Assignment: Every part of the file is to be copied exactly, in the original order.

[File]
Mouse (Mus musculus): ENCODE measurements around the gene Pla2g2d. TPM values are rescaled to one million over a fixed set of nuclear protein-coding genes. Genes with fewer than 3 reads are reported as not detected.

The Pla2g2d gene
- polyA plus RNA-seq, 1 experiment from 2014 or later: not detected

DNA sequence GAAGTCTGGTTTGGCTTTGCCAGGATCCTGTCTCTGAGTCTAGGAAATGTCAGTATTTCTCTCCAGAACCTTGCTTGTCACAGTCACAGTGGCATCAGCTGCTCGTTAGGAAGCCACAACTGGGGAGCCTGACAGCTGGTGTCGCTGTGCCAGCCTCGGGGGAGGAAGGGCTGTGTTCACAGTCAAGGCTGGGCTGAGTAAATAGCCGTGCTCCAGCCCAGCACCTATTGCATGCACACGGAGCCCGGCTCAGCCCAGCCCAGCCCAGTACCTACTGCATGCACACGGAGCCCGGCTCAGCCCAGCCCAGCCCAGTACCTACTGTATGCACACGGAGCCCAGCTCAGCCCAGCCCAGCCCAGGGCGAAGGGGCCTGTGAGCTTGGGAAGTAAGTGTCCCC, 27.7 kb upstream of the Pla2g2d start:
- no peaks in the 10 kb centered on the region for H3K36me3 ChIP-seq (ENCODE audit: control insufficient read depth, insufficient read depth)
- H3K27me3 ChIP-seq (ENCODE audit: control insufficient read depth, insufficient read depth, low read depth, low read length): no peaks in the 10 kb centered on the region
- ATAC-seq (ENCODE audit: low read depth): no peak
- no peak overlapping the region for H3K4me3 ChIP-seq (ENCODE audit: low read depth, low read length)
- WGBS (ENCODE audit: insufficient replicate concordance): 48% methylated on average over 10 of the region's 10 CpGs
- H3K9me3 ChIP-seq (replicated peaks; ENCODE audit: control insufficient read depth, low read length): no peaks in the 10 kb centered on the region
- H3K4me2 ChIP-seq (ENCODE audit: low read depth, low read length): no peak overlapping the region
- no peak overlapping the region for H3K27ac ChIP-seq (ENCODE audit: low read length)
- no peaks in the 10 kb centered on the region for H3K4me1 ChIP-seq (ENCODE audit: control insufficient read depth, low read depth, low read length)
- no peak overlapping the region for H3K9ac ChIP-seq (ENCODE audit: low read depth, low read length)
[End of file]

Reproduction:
Mouse (Mus musculus): ENCODE measurements around the gene Pla2g2d. TPM values are rescaled to one million over a fixed set of nuclear protein-coding genes. Genes with fewer than 3 reads are reported as not detected.

The Pla2g2d gene
- polyA plus RNA-seq, 1 experiment from 2014 or later: not detected

DNA sequence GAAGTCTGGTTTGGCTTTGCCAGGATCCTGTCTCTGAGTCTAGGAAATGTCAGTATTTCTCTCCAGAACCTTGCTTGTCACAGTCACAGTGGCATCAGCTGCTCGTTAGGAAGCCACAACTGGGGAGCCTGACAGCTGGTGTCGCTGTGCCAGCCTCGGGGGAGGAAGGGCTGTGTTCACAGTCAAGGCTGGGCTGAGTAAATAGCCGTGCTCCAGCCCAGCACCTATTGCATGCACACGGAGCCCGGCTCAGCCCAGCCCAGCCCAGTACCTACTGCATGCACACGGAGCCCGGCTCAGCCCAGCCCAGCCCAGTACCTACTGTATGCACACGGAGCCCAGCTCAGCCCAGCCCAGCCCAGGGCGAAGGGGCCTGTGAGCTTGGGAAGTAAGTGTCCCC, 27.7 kb upstream of the Pla2g2d start:
- no peaks in the 10 kb centered on the region for H3K36me3 ChIP-seq (ENCODE audit: control insufficient read depth, insufficient read depth)
- H3K27me3 ChIP-seq (ENCODE audit: control insufficient read depth, insufficient read depth, low read depth, low read length): no peaks in the 10 kb centered on the region
- ATAC-seq (ENCODE audit: low read depth): no peak
- no peak overlapping the region for H3K4me3 ChIP-seq (ENCODE audit: low read depth, low read length)
- WGBS (ENCODE audit: insufficient replicate concordance): 48% methylated on average over 10 of the region's 10 CpGs
- H3K9me3 ChIP-seq (replicated peaks; ENCODE audit: control insufficient read depth, low read length): no peaks in the 10 kb centered on the region
- H3K4me2 ChIP-seq (ENCODE audit: low read depth, low read length): no peak overlapping the region
- no peak overlapping the region for H3K27ac ChIP-seq (ENCODE audit: low read length)
- no peaks in the 10 kb centered on the region for H3K4me1 ChIP-seq (ENCODE audit: control insufficient read depth, low read depth, low read length)
- no peak overlapping the region for H3K9ac ChIP-seq (ENCODE audit: low read depth, low read length)